—Janet Clarey, Brandon Hall Research

Break Out!
I'm hoping this will be the "year of the breakthrough." Several technologies are poised to cross the chasm: social tools, mobile technologies, and virtual worlds. Each has reached critical mass in being realistically deployable and offers real benefits. And each complements a desired organizational breakthrough, recognizing the broader role of learning not just in execution, but in problem-solving, innovation, and more. I expect to see more inspired uses of technology to break out of the "course" mentality and start facilitating performance more broadly, as organizational structures move learning from "nice to have" to core infrastructure.
—Clark Quinn, executive director of Quinnovation

Gadgets Invited to Classrooms
In my opinion, 2010 will be the year of experimenting with Augmented Reality in the classroom using portable devices such as Smart mobile phones and Nintendo DS terminals, and exploring the potentials of this technology in teaching and learning. The pedagogical expectations of using such a technology in the classroom, will greatly impact students' learning and kick start a new learning experience!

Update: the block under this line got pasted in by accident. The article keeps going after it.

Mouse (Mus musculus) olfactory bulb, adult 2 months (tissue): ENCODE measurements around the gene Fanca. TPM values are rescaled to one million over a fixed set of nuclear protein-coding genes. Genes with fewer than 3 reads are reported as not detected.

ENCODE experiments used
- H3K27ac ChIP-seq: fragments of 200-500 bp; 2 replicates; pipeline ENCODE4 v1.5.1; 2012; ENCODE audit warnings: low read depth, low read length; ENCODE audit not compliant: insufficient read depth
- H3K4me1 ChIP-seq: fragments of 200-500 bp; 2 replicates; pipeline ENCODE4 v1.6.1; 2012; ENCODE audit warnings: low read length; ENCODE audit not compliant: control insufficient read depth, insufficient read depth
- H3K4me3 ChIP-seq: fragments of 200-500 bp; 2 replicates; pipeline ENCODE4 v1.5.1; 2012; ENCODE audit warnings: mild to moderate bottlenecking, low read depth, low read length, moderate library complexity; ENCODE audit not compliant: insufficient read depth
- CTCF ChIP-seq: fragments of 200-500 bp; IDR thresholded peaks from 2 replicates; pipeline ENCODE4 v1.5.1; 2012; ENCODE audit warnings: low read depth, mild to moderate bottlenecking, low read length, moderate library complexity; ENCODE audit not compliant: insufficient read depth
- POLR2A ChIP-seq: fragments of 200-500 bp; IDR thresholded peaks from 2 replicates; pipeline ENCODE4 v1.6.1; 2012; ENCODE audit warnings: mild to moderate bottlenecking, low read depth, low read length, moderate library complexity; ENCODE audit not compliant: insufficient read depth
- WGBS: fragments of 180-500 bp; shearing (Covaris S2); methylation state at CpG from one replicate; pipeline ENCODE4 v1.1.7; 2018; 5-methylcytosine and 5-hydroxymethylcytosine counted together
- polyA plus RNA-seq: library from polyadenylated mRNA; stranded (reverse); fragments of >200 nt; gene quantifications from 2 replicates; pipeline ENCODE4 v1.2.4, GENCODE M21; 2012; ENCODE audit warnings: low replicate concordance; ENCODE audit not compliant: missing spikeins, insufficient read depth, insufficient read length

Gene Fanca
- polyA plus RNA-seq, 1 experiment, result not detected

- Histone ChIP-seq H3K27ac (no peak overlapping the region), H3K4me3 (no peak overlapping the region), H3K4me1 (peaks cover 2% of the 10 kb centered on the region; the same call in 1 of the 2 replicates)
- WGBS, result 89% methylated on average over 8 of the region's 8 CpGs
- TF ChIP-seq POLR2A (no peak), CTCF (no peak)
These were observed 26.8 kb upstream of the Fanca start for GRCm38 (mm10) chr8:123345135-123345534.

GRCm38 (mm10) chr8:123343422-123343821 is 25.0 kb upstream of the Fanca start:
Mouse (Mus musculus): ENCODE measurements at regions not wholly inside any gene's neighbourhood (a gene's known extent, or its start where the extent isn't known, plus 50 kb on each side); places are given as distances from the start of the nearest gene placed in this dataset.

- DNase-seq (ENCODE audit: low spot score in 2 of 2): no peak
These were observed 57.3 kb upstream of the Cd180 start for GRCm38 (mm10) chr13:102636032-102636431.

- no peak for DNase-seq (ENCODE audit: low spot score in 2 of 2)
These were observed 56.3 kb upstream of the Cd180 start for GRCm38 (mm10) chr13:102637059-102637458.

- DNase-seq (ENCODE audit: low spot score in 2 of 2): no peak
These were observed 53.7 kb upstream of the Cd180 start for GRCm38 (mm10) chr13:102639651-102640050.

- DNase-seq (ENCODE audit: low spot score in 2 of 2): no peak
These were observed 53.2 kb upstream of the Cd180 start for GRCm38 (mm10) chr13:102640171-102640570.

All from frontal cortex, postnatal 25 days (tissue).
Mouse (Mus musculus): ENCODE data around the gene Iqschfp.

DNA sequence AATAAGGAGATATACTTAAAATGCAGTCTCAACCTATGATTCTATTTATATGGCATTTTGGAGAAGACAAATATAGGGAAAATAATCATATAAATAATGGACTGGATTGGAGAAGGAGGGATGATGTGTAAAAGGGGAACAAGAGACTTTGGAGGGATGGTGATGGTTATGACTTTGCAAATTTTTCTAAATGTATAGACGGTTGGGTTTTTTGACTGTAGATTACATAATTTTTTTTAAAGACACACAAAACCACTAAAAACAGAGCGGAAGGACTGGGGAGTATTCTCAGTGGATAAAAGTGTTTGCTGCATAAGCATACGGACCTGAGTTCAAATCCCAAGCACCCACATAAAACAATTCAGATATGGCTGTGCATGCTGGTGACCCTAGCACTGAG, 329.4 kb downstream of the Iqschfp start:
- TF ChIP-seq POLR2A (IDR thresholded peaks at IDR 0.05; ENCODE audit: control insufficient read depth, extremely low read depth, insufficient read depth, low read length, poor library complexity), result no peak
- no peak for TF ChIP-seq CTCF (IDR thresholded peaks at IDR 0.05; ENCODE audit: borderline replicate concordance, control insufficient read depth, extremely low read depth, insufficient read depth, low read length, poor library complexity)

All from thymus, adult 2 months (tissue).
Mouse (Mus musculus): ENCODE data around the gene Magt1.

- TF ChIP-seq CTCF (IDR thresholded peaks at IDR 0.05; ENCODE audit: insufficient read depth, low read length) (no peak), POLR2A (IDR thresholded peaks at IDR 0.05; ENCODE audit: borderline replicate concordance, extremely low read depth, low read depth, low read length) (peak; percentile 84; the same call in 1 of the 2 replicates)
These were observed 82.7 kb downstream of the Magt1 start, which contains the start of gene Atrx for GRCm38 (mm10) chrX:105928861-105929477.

—Hend S. Al-Khalifa, assistant professor, Information Technology Department at CCIS, King Saud University

The Collective
Cuts in public funding will create pressure for provision to be organized on a larger scale than individual schools, colleges, and universities can manage. There will be a resurgence of interest in interacting face-to-face. Web-accessing and location/context aware "always on" devices will continue to grow in importance as tools for learning, with designers adjusting (or not!) to the constraints of small screens, slow keyboards, and, for now, slow connections. Users will want to understand how what the "cloud" knows about them (location, search history, past interactions and so on) affects what they find in the cloud.
—Seb Schmoller, chief executive of the U.K.'s Association for Learning Technology

Army of One